Growing oregano and marjoram are a must for every culinary herb garden. These herbs are popular in Italian, Greek, French and Mexican cooking.
Oregano- Growing oregano and marjoram is pretty much the same since these two herb plants are so closely related. Both plants look very similar. Marjoram has a little more delicate flavor than oregano, which is its wild version.
Choose “pot marjoram” or O. onites for best flavor. This perennial plant forms an eight inch high cushion with white or mauve flowers.
Wild marjoram (oregano) or O. vulgare is grows about 2 ft. tall. The flowers are a little darker purple. It has a little more pungent taste.
O. marjoranna has the strongest flavor but is not as hardy. It is my choice for indoor herb gardens. It is happy to spend all winter on a window sill.
Uses - This is the famous pizza sauce herb. It is native to the Mediterranean and used for salad dressing, sea food, poultry, beans, eggplant, pasta, grilled meat and tomato based sauces.
Make a tea of the fresh leaves for a soothing drink. Make an infusion and add it to your bath to soothe tired muscles.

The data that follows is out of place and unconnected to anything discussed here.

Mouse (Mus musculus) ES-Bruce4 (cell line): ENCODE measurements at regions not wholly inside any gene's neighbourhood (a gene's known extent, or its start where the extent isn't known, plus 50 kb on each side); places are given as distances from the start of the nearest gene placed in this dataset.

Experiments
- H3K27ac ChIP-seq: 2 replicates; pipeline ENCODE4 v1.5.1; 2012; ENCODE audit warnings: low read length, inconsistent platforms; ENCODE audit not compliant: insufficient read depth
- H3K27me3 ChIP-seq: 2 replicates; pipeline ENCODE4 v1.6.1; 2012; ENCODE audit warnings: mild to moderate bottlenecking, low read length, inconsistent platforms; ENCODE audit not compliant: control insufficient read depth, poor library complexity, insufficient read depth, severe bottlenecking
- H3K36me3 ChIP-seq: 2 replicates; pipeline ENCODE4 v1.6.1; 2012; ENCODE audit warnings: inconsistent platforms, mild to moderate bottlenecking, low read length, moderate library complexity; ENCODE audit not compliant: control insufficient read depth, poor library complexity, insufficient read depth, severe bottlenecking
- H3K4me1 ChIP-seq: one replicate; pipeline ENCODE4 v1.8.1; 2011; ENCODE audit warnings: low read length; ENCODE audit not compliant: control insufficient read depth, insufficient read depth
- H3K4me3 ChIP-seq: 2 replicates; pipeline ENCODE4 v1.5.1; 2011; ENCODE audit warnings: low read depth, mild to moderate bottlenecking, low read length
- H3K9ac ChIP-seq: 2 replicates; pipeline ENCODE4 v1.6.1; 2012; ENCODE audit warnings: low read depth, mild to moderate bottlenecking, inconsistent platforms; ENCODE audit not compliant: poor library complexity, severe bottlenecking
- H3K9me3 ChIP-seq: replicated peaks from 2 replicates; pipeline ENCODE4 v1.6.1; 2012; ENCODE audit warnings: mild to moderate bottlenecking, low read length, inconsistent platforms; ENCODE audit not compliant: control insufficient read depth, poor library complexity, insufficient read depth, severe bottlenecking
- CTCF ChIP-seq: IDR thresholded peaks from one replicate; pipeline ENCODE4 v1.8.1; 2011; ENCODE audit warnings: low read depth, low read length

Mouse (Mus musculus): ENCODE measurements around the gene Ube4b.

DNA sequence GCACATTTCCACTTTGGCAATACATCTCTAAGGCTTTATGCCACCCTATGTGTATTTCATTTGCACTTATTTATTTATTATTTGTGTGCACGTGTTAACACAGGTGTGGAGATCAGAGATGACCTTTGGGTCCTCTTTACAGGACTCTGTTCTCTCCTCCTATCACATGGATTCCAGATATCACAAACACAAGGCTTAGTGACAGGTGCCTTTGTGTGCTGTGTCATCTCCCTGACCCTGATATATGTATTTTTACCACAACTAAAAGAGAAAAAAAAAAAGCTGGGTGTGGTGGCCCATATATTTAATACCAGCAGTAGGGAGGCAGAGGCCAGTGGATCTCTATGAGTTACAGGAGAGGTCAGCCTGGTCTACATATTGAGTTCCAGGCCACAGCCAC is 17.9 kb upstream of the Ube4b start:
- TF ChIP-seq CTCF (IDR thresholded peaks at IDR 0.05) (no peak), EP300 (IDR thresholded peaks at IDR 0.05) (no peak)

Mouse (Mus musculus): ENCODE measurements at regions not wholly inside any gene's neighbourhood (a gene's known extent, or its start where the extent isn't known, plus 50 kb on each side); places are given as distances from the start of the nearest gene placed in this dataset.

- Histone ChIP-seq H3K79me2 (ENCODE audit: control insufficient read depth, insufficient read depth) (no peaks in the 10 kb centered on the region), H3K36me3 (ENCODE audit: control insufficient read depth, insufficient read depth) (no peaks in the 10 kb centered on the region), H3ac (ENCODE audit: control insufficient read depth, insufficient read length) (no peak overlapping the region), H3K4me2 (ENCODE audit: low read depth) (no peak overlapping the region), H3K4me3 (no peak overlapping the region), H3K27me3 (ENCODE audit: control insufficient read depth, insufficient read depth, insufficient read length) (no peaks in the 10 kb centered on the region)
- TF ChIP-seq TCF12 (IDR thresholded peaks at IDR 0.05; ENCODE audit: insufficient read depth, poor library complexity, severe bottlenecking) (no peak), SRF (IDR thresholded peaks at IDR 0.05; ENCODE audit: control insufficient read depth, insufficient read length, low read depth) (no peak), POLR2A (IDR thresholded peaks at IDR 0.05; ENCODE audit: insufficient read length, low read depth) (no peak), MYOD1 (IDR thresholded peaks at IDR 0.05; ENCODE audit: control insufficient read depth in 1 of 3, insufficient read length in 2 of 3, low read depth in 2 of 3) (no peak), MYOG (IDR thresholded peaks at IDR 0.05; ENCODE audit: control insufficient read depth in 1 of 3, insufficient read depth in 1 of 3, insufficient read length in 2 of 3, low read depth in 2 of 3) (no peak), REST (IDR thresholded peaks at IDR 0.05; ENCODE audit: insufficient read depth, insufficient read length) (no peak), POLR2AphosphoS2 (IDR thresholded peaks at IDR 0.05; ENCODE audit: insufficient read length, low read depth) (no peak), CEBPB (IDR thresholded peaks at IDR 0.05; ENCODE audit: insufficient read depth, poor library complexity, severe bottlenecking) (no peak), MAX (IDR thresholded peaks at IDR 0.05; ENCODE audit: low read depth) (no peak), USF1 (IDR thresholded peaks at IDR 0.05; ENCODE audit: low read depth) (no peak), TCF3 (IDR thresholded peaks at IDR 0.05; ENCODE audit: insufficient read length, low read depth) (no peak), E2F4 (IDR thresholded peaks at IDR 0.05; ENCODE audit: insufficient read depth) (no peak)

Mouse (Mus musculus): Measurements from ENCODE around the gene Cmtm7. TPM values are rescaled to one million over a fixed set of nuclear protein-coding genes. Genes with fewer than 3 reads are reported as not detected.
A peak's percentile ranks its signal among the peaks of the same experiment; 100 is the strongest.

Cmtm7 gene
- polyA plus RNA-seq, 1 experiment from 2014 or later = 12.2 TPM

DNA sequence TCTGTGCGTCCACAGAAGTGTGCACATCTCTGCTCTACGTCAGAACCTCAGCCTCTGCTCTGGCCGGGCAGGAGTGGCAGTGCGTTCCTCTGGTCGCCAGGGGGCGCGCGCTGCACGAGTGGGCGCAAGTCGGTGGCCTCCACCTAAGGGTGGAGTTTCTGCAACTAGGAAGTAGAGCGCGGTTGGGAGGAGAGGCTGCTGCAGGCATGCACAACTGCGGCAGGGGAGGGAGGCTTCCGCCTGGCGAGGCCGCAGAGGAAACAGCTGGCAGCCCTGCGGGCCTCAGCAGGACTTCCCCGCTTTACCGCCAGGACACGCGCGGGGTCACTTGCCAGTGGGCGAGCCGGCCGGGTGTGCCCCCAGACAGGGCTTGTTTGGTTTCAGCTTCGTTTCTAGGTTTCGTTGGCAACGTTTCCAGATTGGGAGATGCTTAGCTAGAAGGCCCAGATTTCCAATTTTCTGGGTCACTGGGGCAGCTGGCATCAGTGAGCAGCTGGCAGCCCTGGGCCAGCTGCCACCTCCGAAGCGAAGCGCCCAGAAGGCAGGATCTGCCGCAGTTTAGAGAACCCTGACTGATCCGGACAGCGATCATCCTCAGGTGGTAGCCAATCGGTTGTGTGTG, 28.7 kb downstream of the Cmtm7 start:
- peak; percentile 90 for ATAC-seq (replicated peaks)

Add fresh chopped marjoram to salads or to butter for fish.
Oil of Oregano- I came to know this oil when my doctor of homeopathy saw a spider bite on my leg. He was very concerned at how raw the bite was and had me put oil of oregano on the bite. The horrible bite was gone in two days.
Use Oil of Oregano for fighting yeast, fungus, allergies, hay fever, sinusitis and infections due to cold and flu. You can use it internally and externally. It is quite hot so kids might not like it.
The doctor suggests taking 3 drops of oil 3 times a day to help build your immune system.
Propagation – Usually grown by seed. Sow early in the spring. Plants can also be divided in fall or spring. Oregano can take over so keep it cut back and not allowed to seed.
Growing- Oregano likes full sun and light drained soil. But will tolerate partial shade and a heavier soil. Oregano is happy in a container garden. To keep the foliage strong pinch back the flowers. I like to pinch back only half the flowers because the honey bees love them.
Storage- Fresh oregano can be keep in the refrigerator in plastic bags, for a short period.
Oregano does not change flavor when it is dried so it is perfect for storage. Just clip plants and hang to dry. Slide the dried leaves from the stems and place in jars. Keep in a dark cool place.
Enjoy growing oregano.
P.S. Next we will be looking and using oregano. I have some great recipes. Including my quick salsa recipe that gets raves.